Small shell cutting shops popped up throughout Muscatine and other communities. Neighborhoods hummed with the sound of cutting machines. Piles of cut shell accumulated in alleyways. Cutting shops ranged in size from one-man outfits to more sophisticated operations employing several dozen men. Families often went into the shell cutting business together. The cutting shops interior commonly featured a series of machines arranged below a row of windows that provided the major light source. Buckets of shells and button blanks, tongs for holding shells, saw files, and other tools were scattered in work areas while shell dust covered surfaces.

Shell cutters operated lathes with tubular saws made of hardened steel and used tongs to hold the shell in place. Jets of water sprayed on the saw during cutting to keep it cool and to control dust. The cutter produced blanks or circular pieces of shell with one rough side and one smooth side. Before the shell could be cut, it soaked in water for at least one week. Without proper soaking, the brittle shell splintered and caused extreme wear on cutting saws.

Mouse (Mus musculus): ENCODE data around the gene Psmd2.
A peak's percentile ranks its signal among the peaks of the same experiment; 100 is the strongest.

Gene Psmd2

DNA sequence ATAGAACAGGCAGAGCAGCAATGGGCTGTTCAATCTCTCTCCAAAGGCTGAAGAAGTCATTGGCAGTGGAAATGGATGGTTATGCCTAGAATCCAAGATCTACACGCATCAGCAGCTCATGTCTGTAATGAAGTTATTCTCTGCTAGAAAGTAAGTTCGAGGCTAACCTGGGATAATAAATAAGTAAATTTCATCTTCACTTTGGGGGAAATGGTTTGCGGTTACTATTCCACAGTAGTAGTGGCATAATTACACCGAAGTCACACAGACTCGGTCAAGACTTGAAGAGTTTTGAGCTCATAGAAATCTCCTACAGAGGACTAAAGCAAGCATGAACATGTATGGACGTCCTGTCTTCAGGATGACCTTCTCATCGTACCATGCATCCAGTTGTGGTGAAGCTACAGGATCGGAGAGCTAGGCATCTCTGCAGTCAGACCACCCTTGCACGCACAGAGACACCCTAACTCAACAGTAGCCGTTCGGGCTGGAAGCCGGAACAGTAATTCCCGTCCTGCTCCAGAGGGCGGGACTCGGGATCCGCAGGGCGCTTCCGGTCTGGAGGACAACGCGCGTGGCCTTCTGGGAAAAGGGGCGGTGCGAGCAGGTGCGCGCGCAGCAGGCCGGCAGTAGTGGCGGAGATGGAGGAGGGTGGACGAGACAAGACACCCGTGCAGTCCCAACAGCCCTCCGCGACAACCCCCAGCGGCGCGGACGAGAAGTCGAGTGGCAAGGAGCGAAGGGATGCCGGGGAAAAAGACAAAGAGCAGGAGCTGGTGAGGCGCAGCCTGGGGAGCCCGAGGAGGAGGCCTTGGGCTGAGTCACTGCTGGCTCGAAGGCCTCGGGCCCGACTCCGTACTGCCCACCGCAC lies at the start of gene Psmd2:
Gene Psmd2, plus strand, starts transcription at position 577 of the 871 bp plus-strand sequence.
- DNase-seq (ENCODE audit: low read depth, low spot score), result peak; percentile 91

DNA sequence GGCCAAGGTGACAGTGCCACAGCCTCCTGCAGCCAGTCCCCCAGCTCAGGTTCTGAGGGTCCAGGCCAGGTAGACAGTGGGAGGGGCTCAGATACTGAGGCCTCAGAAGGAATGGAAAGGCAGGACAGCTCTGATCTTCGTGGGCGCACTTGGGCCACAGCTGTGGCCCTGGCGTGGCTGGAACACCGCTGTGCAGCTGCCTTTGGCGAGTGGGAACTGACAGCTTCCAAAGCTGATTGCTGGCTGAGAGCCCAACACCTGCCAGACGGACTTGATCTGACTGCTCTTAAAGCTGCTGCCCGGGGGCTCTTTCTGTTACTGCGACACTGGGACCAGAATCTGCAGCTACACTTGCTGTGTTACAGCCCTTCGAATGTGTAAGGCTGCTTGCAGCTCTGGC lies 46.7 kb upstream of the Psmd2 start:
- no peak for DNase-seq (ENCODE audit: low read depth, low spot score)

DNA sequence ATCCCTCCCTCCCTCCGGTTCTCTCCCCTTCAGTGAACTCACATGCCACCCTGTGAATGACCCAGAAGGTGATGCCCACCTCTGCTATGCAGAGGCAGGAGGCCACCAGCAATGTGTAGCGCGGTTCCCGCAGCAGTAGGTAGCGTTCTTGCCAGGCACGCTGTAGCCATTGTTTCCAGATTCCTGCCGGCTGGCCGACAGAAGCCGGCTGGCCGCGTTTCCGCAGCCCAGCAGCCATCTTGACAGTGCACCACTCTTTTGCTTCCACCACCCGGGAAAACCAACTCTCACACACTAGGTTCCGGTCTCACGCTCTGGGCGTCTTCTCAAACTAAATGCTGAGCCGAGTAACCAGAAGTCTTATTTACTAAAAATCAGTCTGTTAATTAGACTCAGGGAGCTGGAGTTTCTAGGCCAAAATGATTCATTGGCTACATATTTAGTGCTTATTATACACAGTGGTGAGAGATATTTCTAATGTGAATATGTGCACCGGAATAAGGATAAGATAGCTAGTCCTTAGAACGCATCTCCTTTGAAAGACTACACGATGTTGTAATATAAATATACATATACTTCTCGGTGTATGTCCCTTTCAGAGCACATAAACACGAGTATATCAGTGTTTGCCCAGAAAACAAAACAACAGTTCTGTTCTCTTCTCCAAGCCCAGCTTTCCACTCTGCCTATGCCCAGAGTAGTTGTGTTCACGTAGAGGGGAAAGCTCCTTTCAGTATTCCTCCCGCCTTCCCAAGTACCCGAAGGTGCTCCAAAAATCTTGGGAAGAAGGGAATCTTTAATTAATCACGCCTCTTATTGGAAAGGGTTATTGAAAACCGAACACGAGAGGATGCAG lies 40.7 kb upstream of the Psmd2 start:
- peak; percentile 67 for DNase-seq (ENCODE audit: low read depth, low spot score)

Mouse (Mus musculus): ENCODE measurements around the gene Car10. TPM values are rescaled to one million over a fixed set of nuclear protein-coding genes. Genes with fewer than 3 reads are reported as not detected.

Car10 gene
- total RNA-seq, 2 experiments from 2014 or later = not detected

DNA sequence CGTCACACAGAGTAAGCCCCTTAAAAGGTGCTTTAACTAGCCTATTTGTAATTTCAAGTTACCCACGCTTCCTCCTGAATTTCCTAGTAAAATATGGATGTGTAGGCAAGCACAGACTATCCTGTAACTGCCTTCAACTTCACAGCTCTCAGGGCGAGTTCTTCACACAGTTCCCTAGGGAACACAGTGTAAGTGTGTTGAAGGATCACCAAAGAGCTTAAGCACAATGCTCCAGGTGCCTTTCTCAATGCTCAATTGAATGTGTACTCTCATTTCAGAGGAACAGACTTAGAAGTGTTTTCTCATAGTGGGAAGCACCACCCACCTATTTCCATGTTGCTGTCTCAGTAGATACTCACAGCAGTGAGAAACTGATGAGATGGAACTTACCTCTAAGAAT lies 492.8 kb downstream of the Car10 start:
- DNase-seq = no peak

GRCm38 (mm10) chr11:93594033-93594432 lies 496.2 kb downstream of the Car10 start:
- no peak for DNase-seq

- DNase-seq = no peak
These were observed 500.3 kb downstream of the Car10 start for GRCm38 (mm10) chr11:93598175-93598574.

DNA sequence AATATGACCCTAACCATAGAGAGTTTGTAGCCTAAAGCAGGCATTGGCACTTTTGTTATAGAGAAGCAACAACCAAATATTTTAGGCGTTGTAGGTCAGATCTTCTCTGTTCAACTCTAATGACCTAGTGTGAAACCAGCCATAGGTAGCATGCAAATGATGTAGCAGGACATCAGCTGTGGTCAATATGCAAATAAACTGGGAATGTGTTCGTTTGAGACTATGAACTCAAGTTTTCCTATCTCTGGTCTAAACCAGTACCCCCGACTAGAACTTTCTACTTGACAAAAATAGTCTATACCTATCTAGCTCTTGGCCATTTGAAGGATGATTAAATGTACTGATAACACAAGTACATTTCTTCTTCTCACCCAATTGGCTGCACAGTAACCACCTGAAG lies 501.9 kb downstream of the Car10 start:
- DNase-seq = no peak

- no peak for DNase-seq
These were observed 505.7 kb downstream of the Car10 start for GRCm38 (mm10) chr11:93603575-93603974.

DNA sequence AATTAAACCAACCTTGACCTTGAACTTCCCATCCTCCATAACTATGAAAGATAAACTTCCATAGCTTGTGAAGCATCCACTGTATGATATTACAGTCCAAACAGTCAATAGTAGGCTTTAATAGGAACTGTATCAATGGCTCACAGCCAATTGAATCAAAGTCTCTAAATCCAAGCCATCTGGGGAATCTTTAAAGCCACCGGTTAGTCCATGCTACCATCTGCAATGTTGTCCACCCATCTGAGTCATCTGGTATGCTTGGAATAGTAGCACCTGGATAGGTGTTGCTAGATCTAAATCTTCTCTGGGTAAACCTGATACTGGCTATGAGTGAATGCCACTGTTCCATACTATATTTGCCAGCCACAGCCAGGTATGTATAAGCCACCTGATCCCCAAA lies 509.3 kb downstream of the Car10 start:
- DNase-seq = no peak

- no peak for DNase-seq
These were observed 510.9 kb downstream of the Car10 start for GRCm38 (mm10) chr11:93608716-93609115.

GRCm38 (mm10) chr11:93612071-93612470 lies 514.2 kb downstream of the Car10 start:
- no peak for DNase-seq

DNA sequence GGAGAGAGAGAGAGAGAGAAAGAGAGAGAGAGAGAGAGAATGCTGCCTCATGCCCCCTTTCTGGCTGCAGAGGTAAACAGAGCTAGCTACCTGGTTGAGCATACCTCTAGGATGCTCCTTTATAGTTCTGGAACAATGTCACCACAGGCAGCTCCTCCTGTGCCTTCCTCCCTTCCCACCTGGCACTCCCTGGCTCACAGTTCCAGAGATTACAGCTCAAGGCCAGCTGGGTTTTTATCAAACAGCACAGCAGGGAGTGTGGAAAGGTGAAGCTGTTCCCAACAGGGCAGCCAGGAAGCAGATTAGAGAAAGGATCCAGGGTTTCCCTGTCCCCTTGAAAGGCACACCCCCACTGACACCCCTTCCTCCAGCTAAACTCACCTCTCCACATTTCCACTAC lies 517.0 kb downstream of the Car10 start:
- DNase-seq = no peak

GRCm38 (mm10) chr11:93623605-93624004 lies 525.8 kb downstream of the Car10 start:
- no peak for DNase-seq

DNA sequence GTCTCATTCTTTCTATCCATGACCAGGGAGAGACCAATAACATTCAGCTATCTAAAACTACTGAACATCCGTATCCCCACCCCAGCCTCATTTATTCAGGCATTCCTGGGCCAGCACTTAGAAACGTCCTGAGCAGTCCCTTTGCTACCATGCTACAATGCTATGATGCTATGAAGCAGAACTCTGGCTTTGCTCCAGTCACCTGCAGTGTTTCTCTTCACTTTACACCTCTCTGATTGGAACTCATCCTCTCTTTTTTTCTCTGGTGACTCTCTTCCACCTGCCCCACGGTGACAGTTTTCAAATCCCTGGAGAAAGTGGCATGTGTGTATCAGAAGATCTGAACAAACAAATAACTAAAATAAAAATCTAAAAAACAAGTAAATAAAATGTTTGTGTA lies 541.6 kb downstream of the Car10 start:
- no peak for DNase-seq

Working conditions in shell cutting shops were unpleasant at best. The water needed during cutting drenched workers with building temperatures fluctuating. All workers experienced the discomfort of standing in the same position all day, but many also sustained injuries. While shell dust irritated the throat and lungs, flying shell particles caused eye injuries.

The average cutter could use up to 100 pounds of shell a day, resulting in about twenty-five gross, or 3,600 blanks. Since workers were paid by the piece, they wanted to produce as many blanks as possible. The cutting shop carefully weighed the amount of shell given to each worker. The skill and careful attention of the cutter was required to obtain the optimal number of blanks per shell. Managers penalized workers for cutting imperfect, thin, and otherwise unusable blanks. Workers were also held responsible for excessive waste of shell.